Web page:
I slept in this morning. Spent another late night doing nothing but watching monster movies. I recently got myself a DVD collection of Hammer Films monster movies from the sixties. I found it in the $5 bargain bin at Walmart, a place I regularly shop for movies.
When I was a boy, back in the 60’s, there always used to be a midnight monster movie feature called Gravesend Manor on Channel 5, WOI TV in Ames, Iowa. It started at 11:00 pm and ran til 1:00 am. I, of course, being a weird little monster-obsessed kid, would sneak downstairs in my PJ’s when everyone else was asleep and I would laugh at the antics of the goofy butler, possibly gay vampire duke, and the other guy who was supposedly made in the master’s laboratory. And when the movie started, I was often scared witless by the black-and-white monster B-movie like Scream of Fear!, or Curse of the Mummy’s Tomb, or Eyes of the Gorgon. It was always the reason I could rarely get up in time for church and Sunday school the next morning without complaints and bleary-eyed stumbling through breakfast. I never knew if my parents figured it out or not, but they probably did and were just too tired to care.
It was my source for critical monster-knowledge that would aid me greatly when I grew up to be a fireman/cowboy hero. Because battling monsters was… you know, a hero prerequisite. And I intended to be the greatest one there ever was. Even better than Wyatt Earp or Sherlock Holmes or Jungle Jim.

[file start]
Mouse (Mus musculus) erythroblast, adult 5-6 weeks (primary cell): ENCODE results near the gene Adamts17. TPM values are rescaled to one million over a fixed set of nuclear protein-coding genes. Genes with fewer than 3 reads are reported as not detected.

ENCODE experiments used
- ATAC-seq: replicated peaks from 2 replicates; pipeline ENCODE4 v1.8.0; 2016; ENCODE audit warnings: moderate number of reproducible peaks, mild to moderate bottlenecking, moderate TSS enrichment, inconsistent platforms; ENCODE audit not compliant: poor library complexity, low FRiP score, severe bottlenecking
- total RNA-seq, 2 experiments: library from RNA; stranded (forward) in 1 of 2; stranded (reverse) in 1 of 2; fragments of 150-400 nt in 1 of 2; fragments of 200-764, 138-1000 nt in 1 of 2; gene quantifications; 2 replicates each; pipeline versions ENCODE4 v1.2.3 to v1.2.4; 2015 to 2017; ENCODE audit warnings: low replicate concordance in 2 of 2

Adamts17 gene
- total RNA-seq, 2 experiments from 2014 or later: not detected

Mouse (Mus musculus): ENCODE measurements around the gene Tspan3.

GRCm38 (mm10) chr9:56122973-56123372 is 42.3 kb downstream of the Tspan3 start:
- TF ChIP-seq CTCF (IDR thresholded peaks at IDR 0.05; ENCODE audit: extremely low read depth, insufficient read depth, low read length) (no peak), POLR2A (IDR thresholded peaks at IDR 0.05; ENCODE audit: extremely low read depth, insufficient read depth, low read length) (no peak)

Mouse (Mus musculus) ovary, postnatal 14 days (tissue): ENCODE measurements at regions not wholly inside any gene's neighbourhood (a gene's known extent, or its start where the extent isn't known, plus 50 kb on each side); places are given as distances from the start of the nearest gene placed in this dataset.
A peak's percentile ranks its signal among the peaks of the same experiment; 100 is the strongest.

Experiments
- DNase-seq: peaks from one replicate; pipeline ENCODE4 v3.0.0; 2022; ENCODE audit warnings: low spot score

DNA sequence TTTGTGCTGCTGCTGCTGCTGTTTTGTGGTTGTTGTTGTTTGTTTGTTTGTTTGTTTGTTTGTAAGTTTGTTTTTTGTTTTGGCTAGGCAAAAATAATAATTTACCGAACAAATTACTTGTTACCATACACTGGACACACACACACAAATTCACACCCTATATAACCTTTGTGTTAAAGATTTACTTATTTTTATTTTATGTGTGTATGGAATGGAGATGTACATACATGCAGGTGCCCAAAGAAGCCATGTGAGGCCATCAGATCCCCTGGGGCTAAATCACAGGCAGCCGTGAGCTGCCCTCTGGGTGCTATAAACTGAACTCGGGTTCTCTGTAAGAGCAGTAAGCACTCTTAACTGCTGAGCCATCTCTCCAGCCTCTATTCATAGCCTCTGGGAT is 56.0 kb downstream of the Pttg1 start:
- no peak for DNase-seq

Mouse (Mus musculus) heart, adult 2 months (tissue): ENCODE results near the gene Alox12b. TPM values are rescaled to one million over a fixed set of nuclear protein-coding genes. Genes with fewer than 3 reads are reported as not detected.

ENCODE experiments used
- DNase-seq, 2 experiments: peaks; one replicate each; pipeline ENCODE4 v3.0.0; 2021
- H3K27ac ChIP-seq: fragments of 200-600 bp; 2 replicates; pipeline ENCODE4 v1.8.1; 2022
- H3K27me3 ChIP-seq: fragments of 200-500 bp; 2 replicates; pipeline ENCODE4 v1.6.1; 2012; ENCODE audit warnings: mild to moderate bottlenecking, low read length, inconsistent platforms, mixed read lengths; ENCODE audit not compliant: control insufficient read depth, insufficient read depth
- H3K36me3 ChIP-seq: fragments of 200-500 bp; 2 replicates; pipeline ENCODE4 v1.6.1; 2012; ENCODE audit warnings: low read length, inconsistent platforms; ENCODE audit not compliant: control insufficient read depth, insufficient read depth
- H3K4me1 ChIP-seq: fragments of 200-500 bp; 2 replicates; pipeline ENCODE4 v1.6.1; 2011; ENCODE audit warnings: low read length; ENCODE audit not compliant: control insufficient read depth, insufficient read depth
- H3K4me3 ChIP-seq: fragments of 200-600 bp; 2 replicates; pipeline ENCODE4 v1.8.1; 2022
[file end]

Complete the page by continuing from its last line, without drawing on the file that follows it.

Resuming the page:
Boris Karloff, Bela Lugosi, Peter Lorre, Peter Cushing, Vincent Price, and the immortal Christopher Lee were my tutors in the ways of combating the darkness. When I started watching a really creepy monster movie, I always had to stick it out to the end to see the monster defeated and the pretty girl saved. And they didn’t always end in ways that allowed me to sleep soundly after Gravesend Manor had signed off the airways for the night. Some movies were tragedies. Sometimes the hero didn’t win. Sometimes it was really more of a romance than a monster movie, and the monster was the one you were rooting for by the end. I remember how the original Mighty Joe Young made me cry. And sometimes you had to contemplate more than tragedy. You had to face the facts of death… sometimes grisly, painful, and filled with fear. You had to walk in the shoes of that luckless victim who never looked over his shoulder at the right moment, or walked down the wrong dark alley, or opened the wrong door. The future was filled with terrifying possibilities.
Now, at the end of a long life, when I am supposed to be more mature and sensible, I find myself watching midnight monster movies again. What’s wrong with me? Am in my second childhood already? Am I just a goofy old coot with limited decision-making capabilities? Of course I am. And I intend to enjoy every horrifying moment of it.